Did you ever give your source? I would like to read a little more about it. The study is not available on the Internet, but an English colleague had the author email the study as a PDF file and forwarded it to me.

Unfortunately, the zipped file is too big (151.6 kByte, max. 151.2 kB allowed) to publish it here, but if you wish I could send it by email.

But please do not report everyone right away! : -oopss

Greetings (or "vänliga hälsningar"), Wolfgang

Why, for example, are there so many vacant doctor's positions on offer in Sweden - do they train too little themselves? Is there just one acute shortage there at the moment? In the past, the Swedes really did not train enough.

The state had artificially reduced the number of admissions and thus the number of students for years due to poor planning, because the actual need for doctors was completely underestimated. Politicians stop! :-(

Short-sightedness with regard to the need for doctors and the needs of doctors (subject of working time regulations and overtime compensation) is also known from Germany, but the Swedes have at least noticed their mistake and corrected it. But the long time when the number of students was too low is still noticeable at the moment.

However, the need for doctors is not the same in all disciplines. In general medicine and psychiatry, for example, there is (still) a shortage of doctors, in surgery or internal medicine, on the other hand, there are significantly fewer vacancies. Of course, that doesn't mean that things are hopeless in these subjects, just more difficult.

And if I am particularly interested in general medicine and, on the other hand, I really like Sweden as a country, why shouldn't I emigrate there? After all, the prospects for doctors in Germany have been deteriorating for years, and in the future it is likely to get worse rather than better.

It is not without reason that German politicians are constantly trying to make the population know that even now all doctors are stinkingly rich and earn too much. Because this makes it easier to implement further wage cuts and excessive bureaucracy (which are supposed to contribute to cost reductions). At the expense of the doctors, of course! :-(

Greetings, Wolfgang

Is there also a link? http://www.dh.gov.uk/Home/fs/en

Hello spleen,

Here are the links to a few representative pages on which the annual salaries for US residents (i.e. resident physicians) are listed:

Ortho (Ohio State): $ 39,816 + free palm (!) For the first year
http://www.ortho.ohio-state.edu/pod_residency/salaries-benefits.htm

General Practice: $ 38,590 in the first year
http://www.munsonhealthcare.org/munson/employment_volunteer/residency/administrative/residency_salary_benefits.php

And Neuro at the Harvard Medical School teaching hospitals:
$ 43,685 (consider the Boston prices !!!)
http://neuro-www.mgh.harvard.edu/residencyprog/app.htm

If you want to search further, simply google "Residency PGY-1 wage", or look at the web pages of the residency programs on the homepage of the hospital you are interested in ....

So I think the earning opportunities during the residency are not bad, but also not as exaggeratedly good as is always claimed. The working hours are significantly worse than in Germany, as far as I know, services are not paid extra and the cost of living is significantly higher. In addition, you have to pay health insurance, a home loan, the years abroad are missing in the German pension insurance and if you have children, school and (if you stay) the tuition fees later make poor.

I do not want to say that it is wrong to go to the USA, but from a financial point of view the advantages have to be put into perspective.

Best regards,
John

P.S. If you compare the individual subjects, unfortunately pathologists are among the poorer earning doctors in the USA too: -on the other hand

Nobody has ever said that you earn a lot in a residency. The big money comes afterwards. It is certainly a difficult way to get there and to be allowed to stay there.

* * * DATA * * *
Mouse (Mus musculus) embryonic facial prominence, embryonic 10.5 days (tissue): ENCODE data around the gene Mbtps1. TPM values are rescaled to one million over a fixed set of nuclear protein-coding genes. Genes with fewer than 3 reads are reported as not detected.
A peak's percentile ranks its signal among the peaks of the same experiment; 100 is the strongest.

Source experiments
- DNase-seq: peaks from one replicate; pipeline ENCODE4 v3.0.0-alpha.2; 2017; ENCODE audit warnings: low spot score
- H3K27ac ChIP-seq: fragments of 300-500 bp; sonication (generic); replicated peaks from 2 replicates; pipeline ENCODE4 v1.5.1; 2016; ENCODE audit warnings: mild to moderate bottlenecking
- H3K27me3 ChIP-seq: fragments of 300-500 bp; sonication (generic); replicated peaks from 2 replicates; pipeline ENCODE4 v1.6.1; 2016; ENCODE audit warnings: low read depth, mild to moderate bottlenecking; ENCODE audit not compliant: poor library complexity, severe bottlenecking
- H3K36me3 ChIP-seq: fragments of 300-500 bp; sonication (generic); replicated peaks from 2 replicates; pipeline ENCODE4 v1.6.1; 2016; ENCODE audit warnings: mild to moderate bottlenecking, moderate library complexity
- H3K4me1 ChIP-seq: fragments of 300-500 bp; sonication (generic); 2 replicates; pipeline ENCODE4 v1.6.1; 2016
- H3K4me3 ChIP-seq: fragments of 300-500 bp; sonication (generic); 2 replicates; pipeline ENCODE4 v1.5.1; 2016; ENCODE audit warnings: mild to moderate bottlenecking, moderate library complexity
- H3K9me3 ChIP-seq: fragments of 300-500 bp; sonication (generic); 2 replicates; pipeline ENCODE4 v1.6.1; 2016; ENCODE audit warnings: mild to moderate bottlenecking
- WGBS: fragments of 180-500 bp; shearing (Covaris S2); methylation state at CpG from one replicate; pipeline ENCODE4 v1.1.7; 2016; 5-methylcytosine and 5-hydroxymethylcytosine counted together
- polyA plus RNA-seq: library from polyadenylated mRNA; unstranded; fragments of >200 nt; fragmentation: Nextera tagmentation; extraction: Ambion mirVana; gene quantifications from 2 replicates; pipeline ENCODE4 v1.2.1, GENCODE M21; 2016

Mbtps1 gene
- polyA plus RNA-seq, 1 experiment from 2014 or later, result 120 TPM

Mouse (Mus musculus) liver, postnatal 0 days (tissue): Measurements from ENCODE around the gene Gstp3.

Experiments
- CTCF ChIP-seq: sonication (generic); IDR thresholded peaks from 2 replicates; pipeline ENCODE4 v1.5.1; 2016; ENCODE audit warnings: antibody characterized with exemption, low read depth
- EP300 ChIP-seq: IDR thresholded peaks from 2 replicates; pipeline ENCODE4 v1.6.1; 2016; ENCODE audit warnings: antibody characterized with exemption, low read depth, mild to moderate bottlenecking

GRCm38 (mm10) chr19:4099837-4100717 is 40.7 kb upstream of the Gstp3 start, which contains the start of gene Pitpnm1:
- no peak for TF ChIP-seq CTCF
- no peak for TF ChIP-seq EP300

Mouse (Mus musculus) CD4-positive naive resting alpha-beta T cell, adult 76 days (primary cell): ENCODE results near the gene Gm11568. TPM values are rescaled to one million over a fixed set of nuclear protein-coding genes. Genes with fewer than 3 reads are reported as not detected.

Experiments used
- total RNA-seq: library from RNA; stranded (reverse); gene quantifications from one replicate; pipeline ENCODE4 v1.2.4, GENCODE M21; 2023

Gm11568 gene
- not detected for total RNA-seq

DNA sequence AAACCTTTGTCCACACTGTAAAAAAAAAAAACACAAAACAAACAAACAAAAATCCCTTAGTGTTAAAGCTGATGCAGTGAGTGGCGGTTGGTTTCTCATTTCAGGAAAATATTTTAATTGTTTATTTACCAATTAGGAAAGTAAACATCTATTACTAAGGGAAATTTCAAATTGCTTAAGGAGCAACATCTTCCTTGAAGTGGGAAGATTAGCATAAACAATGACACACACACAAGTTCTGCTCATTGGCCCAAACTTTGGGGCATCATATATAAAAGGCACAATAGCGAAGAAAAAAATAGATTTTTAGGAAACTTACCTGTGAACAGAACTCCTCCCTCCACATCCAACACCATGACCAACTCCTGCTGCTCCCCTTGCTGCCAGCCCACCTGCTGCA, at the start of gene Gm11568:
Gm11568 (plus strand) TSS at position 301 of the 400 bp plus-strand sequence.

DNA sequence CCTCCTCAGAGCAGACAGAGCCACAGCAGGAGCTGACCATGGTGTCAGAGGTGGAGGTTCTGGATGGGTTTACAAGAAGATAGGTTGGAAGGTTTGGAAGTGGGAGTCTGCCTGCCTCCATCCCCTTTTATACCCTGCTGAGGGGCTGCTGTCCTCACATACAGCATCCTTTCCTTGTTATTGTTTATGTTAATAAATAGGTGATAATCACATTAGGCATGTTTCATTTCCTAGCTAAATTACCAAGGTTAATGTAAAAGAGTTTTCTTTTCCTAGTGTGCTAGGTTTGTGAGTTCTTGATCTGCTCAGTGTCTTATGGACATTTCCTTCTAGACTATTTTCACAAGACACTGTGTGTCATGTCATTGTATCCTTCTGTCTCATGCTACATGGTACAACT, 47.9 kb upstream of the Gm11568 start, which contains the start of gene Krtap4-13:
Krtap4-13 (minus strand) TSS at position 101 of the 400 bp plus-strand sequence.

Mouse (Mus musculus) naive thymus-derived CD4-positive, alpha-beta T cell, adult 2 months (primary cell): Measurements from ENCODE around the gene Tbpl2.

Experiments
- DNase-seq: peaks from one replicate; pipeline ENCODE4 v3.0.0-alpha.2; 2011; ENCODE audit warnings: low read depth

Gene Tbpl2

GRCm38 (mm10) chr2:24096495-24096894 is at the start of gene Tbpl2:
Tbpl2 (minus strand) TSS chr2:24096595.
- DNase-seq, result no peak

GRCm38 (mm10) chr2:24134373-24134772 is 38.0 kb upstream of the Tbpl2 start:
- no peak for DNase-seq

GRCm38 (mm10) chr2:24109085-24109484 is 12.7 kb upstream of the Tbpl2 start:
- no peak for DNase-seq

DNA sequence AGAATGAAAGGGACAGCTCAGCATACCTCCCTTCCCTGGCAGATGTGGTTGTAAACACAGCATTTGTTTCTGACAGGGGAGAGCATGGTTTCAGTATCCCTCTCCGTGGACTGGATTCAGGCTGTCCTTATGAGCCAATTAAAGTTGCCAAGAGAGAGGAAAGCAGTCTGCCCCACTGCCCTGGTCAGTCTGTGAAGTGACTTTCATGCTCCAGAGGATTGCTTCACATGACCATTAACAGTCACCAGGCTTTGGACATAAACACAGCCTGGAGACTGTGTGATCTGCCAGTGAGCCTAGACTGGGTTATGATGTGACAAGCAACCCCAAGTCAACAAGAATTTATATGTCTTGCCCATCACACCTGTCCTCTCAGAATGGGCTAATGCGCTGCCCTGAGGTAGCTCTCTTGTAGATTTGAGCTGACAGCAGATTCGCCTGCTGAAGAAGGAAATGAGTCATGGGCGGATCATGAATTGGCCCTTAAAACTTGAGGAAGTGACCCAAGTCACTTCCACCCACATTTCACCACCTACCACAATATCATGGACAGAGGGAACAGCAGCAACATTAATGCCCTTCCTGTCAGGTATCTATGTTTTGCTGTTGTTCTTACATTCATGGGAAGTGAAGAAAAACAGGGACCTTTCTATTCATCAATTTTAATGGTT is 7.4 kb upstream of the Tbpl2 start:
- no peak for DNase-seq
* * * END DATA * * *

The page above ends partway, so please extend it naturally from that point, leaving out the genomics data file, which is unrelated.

I think Germany is doing so badly there because the data is from 2002, when the AIP was still in existence. I think he pulled the cut a bit. In spite of everything, the numbers are pathetic in my opinion and should not be nicely presented, especially in view of the workload. : - ((

... and if you look at the American residency salaries, you have to consider that these are all information BEFORE tax deduction. And, as JHS has already written, many other things are deducted from it. Then things look different, especially because the cost of living in the USA is, depending on the area, significantly higher than in Germany.
In addition, the residents work there for around 80-90 hours a week - without any free time compensation or financial support. So you don't have to spend so much money and maybe have a little more in your account after all :-)). The residency is a bit tougher when it comes to working hours and working conditions, if you compare it to Germany.
BUT, in the USA it is definitely over after 4-5 years (depending on which specialty you choose) and then the "real" money-making begins compared to Germany.

Test and eatingpigsbarf are of course right, my two postings only relate to the residency.

I would like to make two comments:

1. If you compare the German and American doctors, you should also consider that the American invested a few hundred kilodollars in his studies, which must first be paid back ...

2. As a German, if you think about going to the USA, you have to do the residency there, because the German specialist is not recognized. But if you do the residency in the USA, you are thrown out, unless you have married an American in the meantime (and had previously received a H1B and not J1 + ban) or otherwise received a green card ... or you take a less lucrative one Job at a state organization or in a "rural area" and then gets H1B regardless of the previous history.

Incidentally, I keep up my question as to how the profit margins posted by Gomer Schreck were calculated? Average initial salary to average maximum salary, or rather average salary plus / minus standard deviation. If the latter is the case, what is earned in the USA after the residency would have to be really perversely high, yes, downright astronomical !!!

Best regards,
John

As soon as he sends me the work, I will make it available on my web space, then everyone will have something of it.

The salaries after the residency are really very high. Here are a few vacancies in anesthesia, which incidentally do not belong to the top group of earners according to napr.org.
http://www.gaswork.org/cgi-bin/ipbltsrch.exe?ForumID=JOB4MD&IPro_ShowSummary=1